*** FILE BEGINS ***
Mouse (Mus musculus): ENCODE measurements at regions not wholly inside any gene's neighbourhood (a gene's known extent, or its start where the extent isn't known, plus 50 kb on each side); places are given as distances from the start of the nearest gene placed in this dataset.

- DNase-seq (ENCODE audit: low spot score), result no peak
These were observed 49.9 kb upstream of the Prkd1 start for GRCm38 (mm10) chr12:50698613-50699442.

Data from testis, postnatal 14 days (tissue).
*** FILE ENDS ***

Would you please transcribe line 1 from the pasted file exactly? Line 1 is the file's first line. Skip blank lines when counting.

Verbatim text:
Mouse (Mus musculus): ENCODE measurements at regions not wholly inside any gene's neighbourhood (a gene's known extent, or its start where the extent isn't known, plus 50 kb on each side); places are given as distances from the start of the nearest gene placed in this dataset.